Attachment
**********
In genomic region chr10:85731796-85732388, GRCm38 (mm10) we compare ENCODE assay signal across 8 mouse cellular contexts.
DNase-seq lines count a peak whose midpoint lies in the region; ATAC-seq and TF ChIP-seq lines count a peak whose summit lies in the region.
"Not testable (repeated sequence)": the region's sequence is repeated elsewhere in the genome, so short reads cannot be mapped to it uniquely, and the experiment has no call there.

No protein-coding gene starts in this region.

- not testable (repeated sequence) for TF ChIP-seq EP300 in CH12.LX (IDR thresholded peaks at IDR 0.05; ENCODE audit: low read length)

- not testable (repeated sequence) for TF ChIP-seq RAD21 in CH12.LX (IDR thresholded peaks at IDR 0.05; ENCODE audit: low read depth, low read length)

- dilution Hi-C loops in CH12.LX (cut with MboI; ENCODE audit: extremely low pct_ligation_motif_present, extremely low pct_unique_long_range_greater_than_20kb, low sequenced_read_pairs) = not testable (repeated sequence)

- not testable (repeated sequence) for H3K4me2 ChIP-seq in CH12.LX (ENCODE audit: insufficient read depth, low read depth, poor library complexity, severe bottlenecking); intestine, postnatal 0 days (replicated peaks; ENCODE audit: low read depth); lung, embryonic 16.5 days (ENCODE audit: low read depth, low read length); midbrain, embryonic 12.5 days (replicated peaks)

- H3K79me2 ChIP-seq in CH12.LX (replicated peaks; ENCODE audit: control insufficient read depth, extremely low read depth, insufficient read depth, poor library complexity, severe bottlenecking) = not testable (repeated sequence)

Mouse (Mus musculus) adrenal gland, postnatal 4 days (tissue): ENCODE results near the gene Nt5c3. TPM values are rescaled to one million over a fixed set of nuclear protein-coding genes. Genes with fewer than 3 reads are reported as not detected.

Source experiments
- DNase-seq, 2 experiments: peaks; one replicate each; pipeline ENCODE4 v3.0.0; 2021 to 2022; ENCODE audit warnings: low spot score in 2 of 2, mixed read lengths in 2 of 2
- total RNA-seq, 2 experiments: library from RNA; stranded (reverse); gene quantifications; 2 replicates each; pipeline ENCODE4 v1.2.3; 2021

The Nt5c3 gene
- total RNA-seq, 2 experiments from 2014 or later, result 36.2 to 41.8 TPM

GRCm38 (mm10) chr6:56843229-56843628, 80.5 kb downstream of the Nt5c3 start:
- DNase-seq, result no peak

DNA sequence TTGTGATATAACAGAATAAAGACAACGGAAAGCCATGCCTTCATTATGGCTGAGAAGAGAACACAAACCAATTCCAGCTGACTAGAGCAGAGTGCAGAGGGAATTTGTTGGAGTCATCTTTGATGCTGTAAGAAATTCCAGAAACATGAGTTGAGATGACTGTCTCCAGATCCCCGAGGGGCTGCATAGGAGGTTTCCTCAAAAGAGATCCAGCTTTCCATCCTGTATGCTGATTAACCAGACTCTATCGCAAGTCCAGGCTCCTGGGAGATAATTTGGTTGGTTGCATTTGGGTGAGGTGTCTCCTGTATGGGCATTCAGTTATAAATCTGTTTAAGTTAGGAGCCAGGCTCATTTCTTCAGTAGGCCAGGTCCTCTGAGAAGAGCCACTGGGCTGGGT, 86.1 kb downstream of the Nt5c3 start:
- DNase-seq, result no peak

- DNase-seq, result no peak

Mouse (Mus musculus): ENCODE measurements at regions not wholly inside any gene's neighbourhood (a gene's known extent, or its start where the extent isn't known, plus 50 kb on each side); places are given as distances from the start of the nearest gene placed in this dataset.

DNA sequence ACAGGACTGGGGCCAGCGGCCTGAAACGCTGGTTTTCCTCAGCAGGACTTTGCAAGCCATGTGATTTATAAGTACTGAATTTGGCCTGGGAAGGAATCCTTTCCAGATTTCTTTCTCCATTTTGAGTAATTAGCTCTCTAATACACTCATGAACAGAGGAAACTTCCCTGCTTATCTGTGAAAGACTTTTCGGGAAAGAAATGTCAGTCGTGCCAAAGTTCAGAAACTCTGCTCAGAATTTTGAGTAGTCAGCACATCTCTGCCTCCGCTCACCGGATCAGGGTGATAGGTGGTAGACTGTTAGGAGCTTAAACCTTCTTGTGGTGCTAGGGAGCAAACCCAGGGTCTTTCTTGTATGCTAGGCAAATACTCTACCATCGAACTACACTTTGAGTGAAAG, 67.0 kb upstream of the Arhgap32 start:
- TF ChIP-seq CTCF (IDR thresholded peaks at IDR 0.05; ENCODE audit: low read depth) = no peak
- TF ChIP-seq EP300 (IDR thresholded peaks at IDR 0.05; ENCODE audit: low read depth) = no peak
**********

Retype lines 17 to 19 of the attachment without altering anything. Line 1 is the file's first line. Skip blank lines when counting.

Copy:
- DNase-seq, result no peak

DNA sequence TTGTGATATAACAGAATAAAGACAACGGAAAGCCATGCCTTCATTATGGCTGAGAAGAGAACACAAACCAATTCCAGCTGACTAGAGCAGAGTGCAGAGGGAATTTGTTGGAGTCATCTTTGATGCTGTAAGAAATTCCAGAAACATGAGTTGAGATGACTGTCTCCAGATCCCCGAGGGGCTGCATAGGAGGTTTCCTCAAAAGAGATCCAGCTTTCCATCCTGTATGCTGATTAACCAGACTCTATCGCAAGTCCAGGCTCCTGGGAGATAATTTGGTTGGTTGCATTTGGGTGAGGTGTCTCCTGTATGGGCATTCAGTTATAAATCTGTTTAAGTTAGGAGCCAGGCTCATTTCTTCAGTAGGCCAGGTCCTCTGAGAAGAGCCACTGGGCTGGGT, 86.1 kb downstream of the Nt5c3 start:
- DNase-seq, result no peak